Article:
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The American Dream – or Clubhouse Burnout?

Written by: Arna Van Goch, Executive Contributor

Executive Contributors at Brainz Magazine are handpicked and invited to contribute because of their knowledge and valuable insight within their area of expertise.


Growing up, I went to an American School in Taiwan; the hard work ethic was literally hammered into me from all sides. Taiwanese kids study some of the craziest hours in the world, and Americans are well-known for their 8 days of (usually unpaid) holidays a year and unpaid sick days.

How hard you work is almost like a badge of honor, and I hear it in the talk of my American counterparts all the time. It kind of reminds me of this Monty Python sketch… (seriously, it’s hilarious. It’s only 3 minutes, watch it). Of course, you have to work hard if you have to work three jobs just to be able to pay basic necessities. I never experienced that in Europe, not even in England. But then it’s no wonder that this kind of work ethic is not only expected but encouraged in “the Land of the Free.”

There are plenty of entrepreneurs who rally on about this as well: Gary Vee being one of the most prominent ones that come to mind. And can I just say, Clubhouse is exacerbating it. I personally do not like Grant Cardone, and I do not join his clubs, but there are plenty of people who do, and that’s fine.

But why bother with a 3-day Clubhouse-a-thon? Why is this a thing? What value can you gain from it? Apparently, Cardone goes and has 4-hour naps and his moderators jump in to cover for him, leaving a disappointed audience hoping to hear from the man himself. Hello? The dude is HUMAN. He physically can’t stay up 72 hours at a time, and neither should he try, it’s unhealthy, especially dangerous at his age (sorry, not sorry), and a completely ridiculous notion.

We need to start making distinctions, drawing lines in the sand. There is a difference between being the finest and the best. There is a difference between being effective and being loud. We were literally talking about this in a one-hour Clubhouse room yesterday, how it’s about being intentional. Below I want to share three things to keep in mind as more and more of us enter the Clubhouse scene:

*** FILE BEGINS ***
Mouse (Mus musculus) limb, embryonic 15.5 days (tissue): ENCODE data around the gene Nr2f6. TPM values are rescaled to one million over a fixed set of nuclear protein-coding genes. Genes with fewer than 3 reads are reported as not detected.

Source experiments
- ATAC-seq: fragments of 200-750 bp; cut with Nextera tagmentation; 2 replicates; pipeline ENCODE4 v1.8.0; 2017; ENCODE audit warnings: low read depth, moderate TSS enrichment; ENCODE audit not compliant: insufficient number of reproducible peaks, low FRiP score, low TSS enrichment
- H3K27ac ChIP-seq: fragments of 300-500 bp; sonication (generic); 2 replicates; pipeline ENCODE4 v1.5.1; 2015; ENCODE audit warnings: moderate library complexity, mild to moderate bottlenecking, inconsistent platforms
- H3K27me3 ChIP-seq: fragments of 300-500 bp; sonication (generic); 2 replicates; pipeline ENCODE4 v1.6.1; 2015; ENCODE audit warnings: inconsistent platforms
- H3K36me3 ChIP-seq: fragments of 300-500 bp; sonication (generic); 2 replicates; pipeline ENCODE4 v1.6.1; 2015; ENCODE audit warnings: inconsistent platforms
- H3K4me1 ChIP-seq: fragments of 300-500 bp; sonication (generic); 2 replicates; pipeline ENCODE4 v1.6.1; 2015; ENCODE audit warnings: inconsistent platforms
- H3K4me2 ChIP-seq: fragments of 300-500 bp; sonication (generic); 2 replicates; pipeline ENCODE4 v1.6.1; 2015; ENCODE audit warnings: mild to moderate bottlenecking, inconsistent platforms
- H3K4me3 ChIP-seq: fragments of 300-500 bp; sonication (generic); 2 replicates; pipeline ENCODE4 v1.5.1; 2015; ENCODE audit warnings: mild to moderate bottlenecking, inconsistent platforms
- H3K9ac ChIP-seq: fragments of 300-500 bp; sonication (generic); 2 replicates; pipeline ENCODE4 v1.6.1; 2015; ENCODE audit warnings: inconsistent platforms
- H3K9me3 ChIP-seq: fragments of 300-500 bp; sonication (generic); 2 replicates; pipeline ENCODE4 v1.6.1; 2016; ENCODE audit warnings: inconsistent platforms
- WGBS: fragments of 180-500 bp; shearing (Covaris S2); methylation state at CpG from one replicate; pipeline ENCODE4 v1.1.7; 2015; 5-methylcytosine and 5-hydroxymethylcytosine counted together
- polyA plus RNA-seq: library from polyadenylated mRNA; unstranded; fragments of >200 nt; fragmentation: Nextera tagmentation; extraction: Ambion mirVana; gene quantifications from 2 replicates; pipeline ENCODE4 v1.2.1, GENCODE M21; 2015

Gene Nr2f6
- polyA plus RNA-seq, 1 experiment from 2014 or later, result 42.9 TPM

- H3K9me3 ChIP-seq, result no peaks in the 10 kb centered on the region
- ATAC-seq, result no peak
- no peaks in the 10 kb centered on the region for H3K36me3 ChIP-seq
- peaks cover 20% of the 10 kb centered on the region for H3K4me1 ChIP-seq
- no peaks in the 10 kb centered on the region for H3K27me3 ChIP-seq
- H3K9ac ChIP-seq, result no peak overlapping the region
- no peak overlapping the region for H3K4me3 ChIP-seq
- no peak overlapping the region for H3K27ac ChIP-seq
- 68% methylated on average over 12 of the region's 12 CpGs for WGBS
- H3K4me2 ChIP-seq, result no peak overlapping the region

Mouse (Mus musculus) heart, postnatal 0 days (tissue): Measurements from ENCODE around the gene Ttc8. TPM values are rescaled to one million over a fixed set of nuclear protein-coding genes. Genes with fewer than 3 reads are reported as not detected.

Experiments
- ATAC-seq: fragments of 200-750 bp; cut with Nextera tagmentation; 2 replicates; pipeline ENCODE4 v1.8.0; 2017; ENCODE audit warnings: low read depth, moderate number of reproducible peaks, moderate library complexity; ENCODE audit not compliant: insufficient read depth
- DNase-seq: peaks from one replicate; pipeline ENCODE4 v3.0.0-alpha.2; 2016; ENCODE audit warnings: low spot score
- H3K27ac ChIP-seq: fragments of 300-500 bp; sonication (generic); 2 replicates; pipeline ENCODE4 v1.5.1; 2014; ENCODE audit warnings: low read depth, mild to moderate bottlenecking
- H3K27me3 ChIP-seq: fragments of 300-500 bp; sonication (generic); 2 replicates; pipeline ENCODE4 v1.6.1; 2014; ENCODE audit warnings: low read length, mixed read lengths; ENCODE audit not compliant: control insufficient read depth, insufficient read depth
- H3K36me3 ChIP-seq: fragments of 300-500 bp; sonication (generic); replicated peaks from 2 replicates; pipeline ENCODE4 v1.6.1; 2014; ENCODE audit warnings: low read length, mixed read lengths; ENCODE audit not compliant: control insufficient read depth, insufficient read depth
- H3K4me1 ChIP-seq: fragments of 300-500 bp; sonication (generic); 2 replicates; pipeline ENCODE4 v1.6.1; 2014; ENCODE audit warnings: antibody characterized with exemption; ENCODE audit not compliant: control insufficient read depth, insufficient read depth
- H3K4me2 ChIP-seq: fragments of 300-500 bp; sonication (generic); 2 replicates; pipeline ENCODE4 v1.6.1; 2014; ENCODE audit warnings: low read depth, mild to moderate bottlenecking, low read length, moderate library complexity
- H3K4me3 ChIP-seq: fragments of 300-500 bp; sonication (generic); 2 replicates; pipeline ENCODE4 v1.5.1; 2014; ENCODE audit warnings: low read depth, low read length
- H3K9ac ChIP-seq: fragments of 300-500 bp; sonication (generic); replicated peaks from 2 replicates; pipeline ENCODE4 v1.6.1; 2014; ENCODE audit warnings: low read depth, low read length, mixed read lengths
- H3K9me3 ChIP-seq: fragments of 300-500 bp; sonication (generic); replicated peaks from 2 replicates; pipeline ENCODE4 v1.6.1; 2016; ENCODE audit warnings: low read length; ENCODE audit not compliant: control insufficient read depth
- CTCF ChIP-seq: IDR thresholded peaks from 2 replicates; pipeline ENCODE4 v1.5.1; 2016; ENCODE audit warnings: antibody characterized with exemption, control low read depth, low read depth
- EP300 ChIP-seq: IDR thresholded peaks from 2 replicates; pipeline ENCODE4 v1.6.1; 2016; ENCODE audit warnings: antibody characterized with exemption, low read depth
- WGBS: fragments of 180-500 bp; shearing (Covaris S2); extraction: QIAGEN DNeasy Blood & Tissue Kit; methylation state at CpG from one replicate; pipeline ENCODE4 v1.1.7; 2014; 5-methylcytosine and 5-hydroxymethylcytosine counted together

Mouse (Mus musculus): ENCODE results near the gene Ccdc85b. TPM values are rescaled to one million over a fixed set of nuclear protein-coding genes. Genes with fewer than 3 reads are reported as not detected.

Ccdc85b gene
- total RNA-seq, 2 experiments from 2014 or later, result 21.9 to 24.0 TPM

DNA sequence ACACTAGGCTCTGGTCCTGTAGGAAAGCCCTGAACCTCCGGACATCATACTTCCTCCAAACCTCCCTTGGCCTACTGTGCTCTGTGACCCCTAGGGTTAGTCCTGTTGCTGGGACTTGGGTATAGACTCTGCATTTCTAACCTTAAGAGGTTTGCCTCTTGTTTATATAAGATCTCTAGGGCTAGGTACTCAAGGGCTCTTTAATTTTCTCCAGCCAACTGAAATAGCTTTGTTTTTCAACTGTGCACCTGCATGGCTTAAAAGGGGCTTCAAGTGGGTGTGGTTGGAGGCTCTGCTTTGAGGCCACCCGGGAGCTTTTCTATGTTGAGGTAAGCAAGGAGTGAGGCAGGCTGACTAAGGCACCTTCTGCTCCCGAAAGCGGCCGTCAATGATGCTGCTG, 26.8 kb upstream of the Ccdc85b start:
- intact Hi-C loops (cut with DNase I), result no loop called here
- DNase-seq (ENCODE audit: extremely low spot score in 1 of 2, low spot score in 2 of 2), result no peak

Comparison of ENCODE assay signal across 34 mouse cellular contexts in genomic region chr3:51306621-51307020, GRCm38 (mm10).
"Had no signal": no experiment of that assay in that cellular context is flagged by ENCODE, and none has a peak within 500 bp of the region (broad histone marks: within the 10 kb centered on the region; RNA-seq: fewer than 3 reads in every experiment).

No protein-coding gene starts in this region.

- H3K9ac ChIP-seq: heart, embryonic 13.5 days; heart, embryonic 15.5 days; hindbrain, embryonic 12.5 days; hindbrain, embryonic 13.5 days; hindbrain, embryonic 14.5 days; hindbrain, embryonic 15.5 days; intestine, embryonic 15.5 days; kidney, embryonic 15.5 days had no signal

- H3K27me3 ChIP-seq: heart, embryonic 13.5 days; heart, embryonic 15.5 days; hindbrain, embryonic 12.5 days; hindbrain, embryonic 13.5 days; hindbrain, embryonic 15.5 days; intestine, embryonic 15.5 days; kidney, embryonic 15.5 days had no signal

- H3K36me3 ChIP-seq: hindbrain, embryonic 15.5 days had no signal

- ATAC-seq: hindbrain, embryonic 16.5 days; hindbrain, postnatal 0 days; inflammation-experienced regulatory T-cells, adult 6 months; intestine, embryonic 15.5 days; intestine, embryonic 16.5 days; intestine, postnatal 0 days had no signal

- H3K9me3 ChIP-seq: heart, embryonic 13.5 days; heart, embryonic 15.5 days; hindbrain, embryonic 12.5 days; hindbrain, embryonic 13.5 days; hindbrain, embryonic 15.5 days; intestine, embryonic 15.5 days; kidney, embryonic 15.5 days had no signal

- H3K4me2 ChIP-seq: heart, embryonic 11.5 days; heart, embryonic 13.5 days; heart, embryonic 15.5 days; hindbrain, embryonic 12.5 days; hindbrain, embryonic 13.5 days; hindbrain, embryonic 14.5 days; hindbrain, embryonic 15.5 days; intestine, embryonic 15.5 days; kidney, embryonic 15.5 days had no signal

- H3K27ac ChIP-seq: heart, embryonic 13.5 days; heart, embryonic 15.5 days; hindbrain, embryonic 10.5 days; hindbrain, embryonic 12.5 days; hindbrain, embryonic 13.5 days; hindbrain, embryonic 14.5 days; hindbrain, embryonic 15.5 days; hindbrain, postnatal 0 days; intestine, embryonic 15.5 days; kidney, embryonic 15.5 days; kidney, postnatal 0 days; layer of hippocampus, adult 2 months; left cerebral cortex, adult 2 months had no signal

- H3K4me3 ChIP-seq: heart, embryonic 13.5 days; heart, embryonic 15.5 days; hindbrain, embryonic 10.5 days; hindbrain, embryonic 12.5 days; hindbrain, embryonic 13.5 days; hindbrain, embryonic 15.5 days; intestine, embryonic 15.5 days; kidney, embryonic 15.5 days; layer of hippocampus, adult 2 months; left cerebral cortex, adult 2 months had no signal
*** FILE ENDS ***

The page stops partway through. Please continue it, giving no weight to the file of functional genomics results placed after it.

Be Intentional:

You can join different rooms for different intentions. For example: gaining followers, being an expert, moderating, or, very importantly, learning. Pick an intention and then pick a room. Let the intention guide you.

This also means setting alarms, planning your week, diarizing the time you want to spend on Clubhouse. It’s also important here to mention the necessity to set your boundaries. Go to bed when you need to, turn your notifications off when you need to. My phone goes into “bedtime” mode at 10 pm and gives me permission to not reply to anyone or take any phone calls.

Know Your Topic:

Like I do with my clients, focus on your niche. We talk about the thing that you want to be known for. What is it? What are the different sections that you can talk about? Where do they maybe overlap with other topics and other experts? Boom. There’s your collab opportunities.

Be of Service:

As much as I’ve bashed Clubhouse, I think it’s fair to say that I do love it too. I love the freshness, I love the authenticity of the moment, and I can see this being an opportunity to expose jerks. You know, the person that you’ve looked up to your whole career turns out to be a bit of a dud? They can’t hide behind cameras, scripts, and social media managers. They are right there, raw. And they are coming up short of the image they have built for themselves. This has already happened a couple of times, and it’s only going to increase.

Heed this warning: be of service, stay humble. That’s how you’re going to succeed on Clubhouse. Hands down.

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Arna Van Goch, Executive Contributor Brainz Magazine

Arna van Goch is a business automation coach. She helps 5 figure entrepreneurs hit 6 figures by streamlining their businesses and strategies to work less & earn more. Over her own entrepreneurial journey, she has worked with online businesses to land 6 figure contracts and supported businesses reaching 7 figures. Besides working online, she has an avid passion for travel, energy work, and awesome Netflix series like Next in Fashion.



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